Recently I've reconnected with a couple friends whom I'd totally lost touch with. You know how it is in life, the way we become friendly with people we work with, or attend church with, or see at PTA meetings - but then when life takes a different turn and you change jobs or churches or your kids graduate from school, suddenly those people are no longer part of your routine and you lose touch. It's not that you're no longer interested in them, but rather that you only have so much time in the day and can only nourish so many relationships. And its much easier to make plans with the folks you see every day or every week so your contacts change. It's just part of the natural ebb and flow of life.

But I find as I am settled into middle-age I look back on many of my old relationships with a bit of sadness, missing people that I had so much fun with way back when. Whatever the reasons we no longer socialize its not because we stopped liking each other. And at the age I am now I value my friends more than I ever did before, even those I no longer see. I can appreciate the richness they gave to my life and remember the lessons learned from each of them. I long for the opportunity to tell them how much I enjoyed their friendship and how glad I am to have known them.

And that's why I'm really pleased to have suddenly found some old friends by chance and been able to once again enjoy their presence in my life. No one can ever have enough friends.

Wednesday, April 14, 2010


I noticed the first of the flowering trees bursting into bloom last week. This one sits across the field and on the other side of Methodist Lane which is far enough away that I can't tell what type it is, but it has big white blossoms and its lovely - a mimosa perhaps? As soon as I spotted it I did a quick walk through my own yard to see how my trees and bushes are progressing. I was pleased to see the pink weeping cherry has buds on it and the lilacs are also full of tiny dark bundles. It made me anxious for the coming month when they'll both come into their own and East Hampton will again be awash in pastel pinks and lavenders.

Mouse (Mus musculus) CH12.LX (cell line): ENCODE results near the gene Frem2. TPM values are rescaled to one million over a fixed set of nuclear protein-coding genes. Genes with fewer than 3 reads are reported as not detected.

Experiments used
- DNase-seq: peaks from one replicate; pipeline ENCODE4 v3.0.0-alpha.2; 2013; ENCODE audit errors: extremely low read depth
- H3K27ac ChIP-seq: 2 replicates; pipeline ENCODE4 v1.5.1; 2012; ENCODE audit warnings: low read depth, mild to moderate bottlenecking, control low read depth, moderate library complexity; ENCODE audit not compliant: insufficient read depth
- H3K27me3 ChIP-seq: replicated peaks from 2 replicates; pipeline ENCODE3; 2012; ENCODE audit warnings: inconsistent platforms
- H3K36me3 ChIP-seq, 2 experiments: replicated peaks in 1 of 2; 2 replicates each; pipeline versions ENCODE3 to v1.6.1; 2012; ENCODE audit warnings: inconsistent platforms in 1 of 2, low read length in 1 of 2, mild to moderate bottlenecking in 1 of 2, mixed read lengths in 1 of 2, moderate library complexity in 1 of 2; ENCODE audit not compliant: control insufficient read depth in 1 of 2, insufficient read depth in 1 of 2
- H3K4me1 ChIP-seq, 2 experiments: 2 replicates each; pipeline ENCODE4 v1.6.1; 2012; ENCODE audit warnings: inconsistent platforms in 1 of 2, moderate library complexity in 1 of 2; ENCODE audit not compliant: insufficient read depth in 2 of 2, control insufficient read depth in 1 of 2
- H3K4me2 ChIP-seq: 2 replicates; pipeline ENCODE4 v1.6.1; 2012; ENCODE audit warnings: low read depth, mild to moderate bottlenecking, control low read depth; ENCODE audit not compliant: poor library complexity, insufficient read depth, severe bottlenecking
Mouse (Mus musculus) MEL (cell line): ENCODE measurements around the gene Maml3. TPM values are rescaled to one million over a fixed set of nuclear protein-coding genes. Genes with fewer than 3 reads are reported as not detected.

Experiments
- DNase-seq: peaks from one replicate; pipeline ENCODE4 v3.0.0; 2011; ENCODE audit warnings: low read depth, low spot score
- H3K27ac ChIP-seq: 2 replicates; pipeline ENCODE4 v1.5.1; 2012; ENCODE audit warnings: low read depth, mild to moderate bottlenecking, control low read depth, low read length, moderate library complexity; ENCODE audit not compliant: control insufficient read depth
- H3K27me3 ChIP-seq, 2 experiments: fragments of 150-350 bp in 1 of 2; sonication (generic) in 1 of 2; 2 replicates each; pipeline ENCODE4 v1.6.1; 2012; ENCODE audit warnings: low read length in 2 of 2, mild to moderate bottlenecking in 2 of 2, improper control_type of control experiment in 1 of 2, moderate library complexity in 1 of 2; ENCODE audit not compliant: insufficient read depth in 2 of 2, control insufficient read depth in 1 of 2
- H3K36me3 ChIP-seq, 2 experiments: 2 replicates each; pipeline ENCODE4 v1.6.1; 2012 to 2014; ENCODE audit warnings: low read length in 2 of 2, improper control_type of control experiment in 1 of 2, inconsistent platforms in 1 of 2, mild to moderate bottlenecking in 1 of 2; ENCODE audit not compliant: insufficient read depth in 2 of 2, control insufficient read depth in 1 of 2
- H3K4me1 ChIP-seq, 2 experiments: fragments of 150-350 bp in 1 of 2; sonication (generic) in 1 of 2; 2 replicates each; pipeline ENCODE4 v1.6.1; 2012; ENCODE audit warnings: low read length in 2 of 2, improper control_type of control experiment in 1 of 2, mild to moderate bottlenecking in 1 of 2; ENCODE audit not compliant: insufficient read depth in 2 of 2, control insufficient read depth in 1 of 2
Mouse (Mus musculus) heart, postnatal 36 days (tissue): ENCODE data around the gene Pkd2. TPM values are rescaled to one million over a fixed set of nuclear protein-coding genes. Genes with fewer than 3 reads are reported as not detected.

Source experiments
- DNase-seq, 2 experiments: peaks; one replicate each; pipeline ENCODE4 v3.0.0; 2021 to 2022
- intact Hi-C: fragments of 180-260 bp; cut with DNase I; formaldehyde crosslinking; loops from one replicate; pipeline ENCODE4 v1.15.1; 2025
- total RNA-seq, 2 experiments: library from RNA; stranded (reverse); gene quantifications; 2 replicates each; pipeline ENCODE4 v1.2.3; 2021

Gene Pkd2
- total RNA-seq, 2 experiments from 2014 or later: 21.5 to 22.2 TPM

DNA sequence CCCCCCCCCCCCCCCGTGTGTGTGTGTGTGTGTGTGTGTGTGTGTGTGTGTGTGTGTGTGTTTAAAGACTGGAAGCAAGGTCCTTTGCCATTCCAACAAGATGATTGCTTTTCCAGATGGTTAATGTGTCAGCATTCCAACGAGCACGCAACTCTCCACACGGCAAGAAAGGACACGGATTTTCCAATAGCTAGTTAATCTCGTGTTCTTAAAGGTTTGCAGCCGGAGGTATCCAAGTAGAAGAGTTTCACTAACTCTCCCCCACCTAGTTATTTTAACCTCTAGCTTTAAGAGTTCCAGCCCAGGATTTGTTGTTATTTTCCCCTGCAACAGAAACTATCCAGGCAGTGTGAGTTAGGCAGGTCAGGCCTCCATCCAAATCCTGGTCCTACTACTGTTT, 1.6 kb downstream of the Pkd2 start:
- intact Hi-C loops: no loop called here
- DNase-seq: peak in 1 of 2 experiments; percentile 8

My pink dogwood is not far along yet and it really hasn't looked good these past few years. I keep hoping it will look better but I've been worried about its health. Dogwoods haven't done well in general for awhile now and I miss seeing them around. They're one of my favorites but I think people are avoiding them because of the fungus issue. This year may tell the tale on my own and I may have to replace it with something else but I hope not. We planted this one in honor of my husband's grandmother when she died so I would hate to lose it.

The weeping cherries are usually in bloom just before Mother's Day, which is why we planted a white one in honor of my mother the year after she died. It's in the field across the street, within sight of the house she lived in for over fifty years. When it blooms it makes me smile because I know how pleased she would be to have it there. She loved spring and she loved flowering trees and bushes.

East Hampton is so beautiful in the Spring. I wish I could share it with the world, but then I guess we have enough people coming out here so I'd better I keep it to myself. And all of you!

Tuesday, April 13, 2010


I love being at my computer in the morning - from my perch here on my sun porch I can see the wide open field on the other side of the street where the sun makes its daily march across the open space, pushing shadows along in its path. It's one of my favorite parts of the day.

The best thing about having a field across the street is the ability to see nature in all its ebbs and flows. I watch the fog swirl and tumble, the sun creep and stretch, and the morning dew give the grass a muted, shiny appearance. I can nearly tell the time from the length of the shadows and watch with a smile as things are suddenly illuminated where the sun has suddenly emerged from behind a tree, or the church steeple. It's like watching the earth awake and stretch its stiffened arms and legs.

In another couple hour there will be a steady stream of trucks and cars passing my house and the view will be no longer be as beautiful. But for now, I'm happy to sit and watch the morning come slowly upon my little town, urging us all to get going.

Monday, April 12, 2010


A recent early morning walk around the village revealed some interesting things to me. First I was surprised at the number of stores that have moved from one side of the street to the other, or from one storefront to another, making me wonder if this is a matter of rental prices or an indication of preference. The empty storefronts have been obvious all winter, but this shifting around is harder to spot from the car. There are small signs in the windows announcing the new tenants, and I recognize them from their former spots. I wonder about what's behind it all.